After the civil war broke out, the complex, situated right on the ‘Green Line’ that separated east and west Beirut, suffered extensive but certainly repairable damage. Shortly after the war ended however (in the mid-90s), the Ministry of Finance bought the lease of the land and destroyed the main building with the aim of rebuilding its own ministry premises. The plans were later abandoned but not without leaving ‘The Egg’ as the only remaining structure of a once ground breaking plaza.

Ever since then plenty of plans have come and gone and the structure has been threatened several times. Lebanon’s laws on architectural heritage are lax, and they hardly ever protect modernist and art-deco era 20th century era buildings. The focus tends to be on much older buildings leaving a country with a wealth of modernist structures in danger of losing some of its most important assets.

And so here I am on a hot summer day in June. I make my way up, one broken step at a time. I am not the first person to do this, in fact in the late 90s all the way until quite recently the space was often used as an art gallery, impromptu theater and sometimes as a good old raving spot. But having been sealed off since 2007, I was pleasantly surprised that this time the barriers were removed.

A few short hops and hikes, and a dirty suede shoes later, I made it. The incredible smooth concrete finishing was right there, riddled with bullet holes of various sizes and idiosyncratic graffiti. Those curves in all their beauty, the iron clad pillars holding this alien like structure, all there. This was urban raw Beirut as I’ve come to fall in love with it ever since I was born. The city of dreams, resistance, resistance to resistance and where icons are made and crushed.

My trek up the Egg was magical, sad and wildly invigorating. I learned that man-made structures, through our own perception of our reality as humans, become an almost indispensable intrinsic part of our internal psyche. They are so closely weaved with our identity, our culture and what we come to call our home. That was the day I got close to the structure that I’ve always admired and drove me to obsession as a young kid – just ask my parents who had to constantly deny that it was an alien space ship that had landed in Beirut and no one is allowed in because the government is protecting it.

Public perception of modernism in Lebanon is unfortunately quite mis-guided. The abundance of these buildings from the early 20th century all the way to the mid-80s meant that they have become part of the Lebanese urban landscape and in no way seen as endangered. But they are dwindling and are being eroded by the day to be replaced by soulless blocks of bland stone bricks that have little design quality and are built with little care about their surroundings.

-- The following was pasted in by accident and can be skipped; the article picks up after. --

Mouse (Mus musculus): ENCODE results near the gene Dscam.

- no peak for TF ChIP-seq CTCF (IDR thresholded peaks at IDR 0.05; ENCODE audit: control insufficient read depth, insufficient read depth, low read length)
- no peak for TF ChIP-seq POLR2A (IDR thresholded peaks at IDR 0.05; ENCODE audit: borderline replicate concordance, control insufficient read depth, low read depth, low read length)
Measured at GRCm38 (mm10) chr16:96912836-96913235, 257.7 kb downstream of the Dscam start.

Back in the Egg I stare out of its well crafted big square ad-hoc windows. I’m seeing the massive construction boom that Beirut is currently undergoing as the city becomes a play ground for real estate realtors, developers and mega rich property investors. And then in the middle of all this commotion a lovely derelict church, Mar Mansour, stands there idly and powerfully in the face of a briskly changing landscape. It too is undergoing its own battle for survival. Such is the case in Beirut, a place where only the strongest and fittest (but also the most corrupt) survive and I ponder what this place will look like in a decade from now. Twenty years ago this was a decrepit pit hole of rubble and destruction, now it is one of the most expensive square miles in the world.

Recently some civil society and architecture groups have managed to bring this issue back into the forefront and The Egg in many ways is the symbol of this fight. Lose it and very slowly but surely, we will lose all of Lebanon’s modernist history. Win it and we might, just might, have a chance at preserving the dreams and identities of not only the men who designed and built an era, but the countless people whose lives have become defined by these familiar buildings that have become as Lebanese as Tabouleh.

Beirut continues its phenomenal growth

View from the Egg: Beirut continues its phenomenal growth while some struggle for survival